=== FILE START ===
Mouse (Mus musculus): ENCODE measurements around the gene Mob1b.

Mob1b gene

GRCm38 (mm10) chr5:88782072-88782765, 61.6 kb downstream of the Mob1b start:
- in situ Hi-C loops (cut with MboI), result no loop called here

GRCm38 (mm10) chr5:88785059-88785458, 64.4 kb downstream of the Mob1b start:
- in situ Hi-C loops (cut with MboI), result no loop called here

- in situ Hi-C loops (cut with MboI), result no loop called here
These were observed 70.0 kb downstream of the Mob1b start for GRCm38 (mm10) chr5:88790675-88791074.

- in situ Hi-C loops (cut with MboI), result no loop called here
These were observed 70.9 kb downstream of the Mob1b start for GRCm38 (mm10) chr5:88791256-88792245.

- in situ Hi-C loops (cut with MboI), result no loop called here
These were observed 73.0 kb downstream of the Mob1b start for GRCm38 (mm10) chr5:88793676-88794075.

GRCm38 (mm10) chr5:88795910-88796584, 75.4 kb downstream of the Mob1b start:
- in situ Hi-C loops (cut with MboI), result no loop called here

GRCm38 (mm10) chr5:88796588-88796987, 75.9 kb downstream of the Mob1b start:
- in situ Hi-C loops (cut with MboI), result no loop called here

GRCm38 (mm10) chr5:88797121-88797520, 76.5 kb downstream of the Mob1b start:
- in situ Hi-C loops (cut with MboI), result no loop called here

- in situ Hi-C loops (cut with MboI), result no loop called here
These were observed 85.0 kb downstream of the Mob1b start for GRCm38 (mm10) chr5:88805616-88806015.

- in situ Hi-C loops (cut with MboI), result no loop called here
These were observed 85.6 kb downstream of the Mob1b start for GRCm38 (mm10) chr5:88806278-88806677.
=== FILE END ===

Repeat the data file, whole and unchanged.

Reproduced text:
Mouse (Mus musculus): ENCODE measurements around the gene Mob1b.

Mob1b gene

GRCm38 (mm10) chr5:88782072-88782765, 61.6 kb downstream of the Mob1b start:
- in situ Hi-C loops (cut with MboI), result no loop called here

GRCm38 (mm10) chr5:88785059-88785458, 64.4 kb downstream of the Mob1b start:
- in situ Hi-C loops (cut with MboI), result no loop called here

- in situ Hi-C loops (cut with MboI), result no loop called here
These were observed 70.0 kb downstream of the Mob1b start for GRCm38 (mm10) chr5:88790675-88791074.

- in situ Hi-C loops (cut with MboI), result no loop called here
These were observed 70.9 kb downstream of the Mob1b start for GRCm38 (mm10) chr5:88791256-88792245.

- in situ Hi-C loops (cut with MboI), result no loop called here
These were observed 73.0 kb downstream of the Mob1b start for GRCm38 (mm10) chr5:88793676-88794075.

GRCm38 (mm10) chr5:88795910-88796584, 75.4 kb downstream of the Mob1b start:
- in situ Hi-C loops (cut with MboI), result no loop called here

GRCm38 (mm10) chr5:88796588-88796987, 75.9 kb downstream of the Mob1b start:
- in situ Hi-C loops (cut with MboI), result no loop called here

GRCm38 (mm10) chr5:88797121-88797520, 76.5 kb downstream of the Mob1b start:
- in situ Hi-C loops (cut with MboI), result no loop called here

- in situ Hi-C loops (cut with MboI), result no loop called here
These were observed 85.0 kb downstream of the Mob1b start for GRCm38 (mm10) chr5:88805616-88806015.

- in situ Hi-C loops (cut with MboI), result no loop called here
These were observed 85.6 kb downstream of the Mob1b start for GRCm38 (mm10) chr5:88806278-88806677.